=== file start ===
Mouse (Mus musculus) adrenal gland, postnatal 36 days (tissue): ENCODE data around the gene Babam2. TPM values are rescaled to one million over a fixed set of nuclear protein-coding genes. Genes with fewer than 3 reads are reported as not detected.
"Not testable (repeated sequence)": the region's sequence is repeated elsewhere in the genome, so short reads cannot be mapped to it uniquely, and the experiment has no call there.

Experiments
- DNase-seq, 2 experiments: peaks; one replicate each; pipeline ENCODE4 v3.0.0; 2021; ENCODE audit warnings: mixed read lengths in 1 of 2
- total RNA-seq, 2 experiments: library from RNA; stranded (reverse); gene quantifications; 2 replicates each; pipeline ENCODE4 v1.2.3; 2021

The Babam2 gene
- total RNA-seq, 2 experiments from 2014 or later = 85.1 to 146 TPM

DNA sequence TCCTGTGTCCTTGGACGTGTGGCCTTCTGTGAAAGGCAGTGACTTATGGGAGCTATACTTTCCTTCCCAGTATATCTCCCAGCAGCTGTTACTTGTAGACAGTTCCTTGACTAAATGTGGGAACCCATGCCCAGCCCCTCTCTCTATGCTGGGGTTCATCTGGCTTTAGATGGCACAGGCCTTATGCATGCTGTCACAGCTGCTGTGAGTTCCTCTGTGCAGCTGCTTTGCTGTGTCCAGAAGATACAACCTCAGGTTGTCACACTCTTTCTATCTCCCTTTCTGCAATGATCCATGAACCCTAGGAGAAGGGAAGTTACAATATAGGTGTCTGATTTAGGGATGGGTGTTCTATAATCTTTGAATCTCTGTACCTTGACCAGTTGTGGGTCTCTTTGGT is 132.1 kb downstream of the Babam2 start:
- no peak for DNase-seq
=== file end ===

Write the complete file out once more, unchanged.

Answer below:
Mouse (Mus musculus) adrenal gland, postnatal 36 days (tissue): ENCODE data around the gene Babam2. TPM values are rescaled to one million over a fixed set of nuclear protein-coding genes. Genes with fewer than 3 reads are reported as not detected.
"Not testable (repeated sequence)": the region's sequence is repeated elsewhere in the genome, so short reads cannot be mapped to it uniquely, and the experiment has no call there.

Experiments
- DNase-seq, 2 experiments: peaks; one replicate each; pipeline ENCODE4 v3.0.0; 2021; ENCODE audit warnings: mixed read lengths in 1 of 2
- total RNA-seq, 2 experiments: library from RNA; stranded (reverse); gene quantifications; 2 replicates each; pipeline ENCODE4 v1.2.3; 2021

The Babam2 gene
- total RNA-seq, 2 experiments from 2014 or later = 85.1 to 146 TPM

DNA sequence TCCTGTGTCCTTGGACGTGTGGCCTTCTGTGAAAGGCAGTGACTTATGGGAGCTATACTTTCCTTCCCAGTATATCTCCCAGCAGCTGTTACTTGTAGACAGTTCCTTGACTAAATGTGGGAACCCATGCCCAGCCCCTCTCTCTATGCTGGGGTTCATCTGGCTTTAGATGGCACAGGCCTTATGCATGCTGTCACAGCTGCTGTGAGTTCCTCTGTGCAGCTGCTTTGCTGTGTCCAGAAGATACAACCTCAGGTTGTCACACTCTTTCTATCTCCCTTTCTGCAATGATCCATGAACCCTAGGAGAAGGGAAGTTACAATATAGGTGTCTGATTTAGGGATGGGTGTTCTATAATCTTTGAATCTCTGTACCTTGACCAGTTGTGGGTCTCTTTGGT is 132.1 kb downstream of the Babam2 start:
- no peak for DNase-seq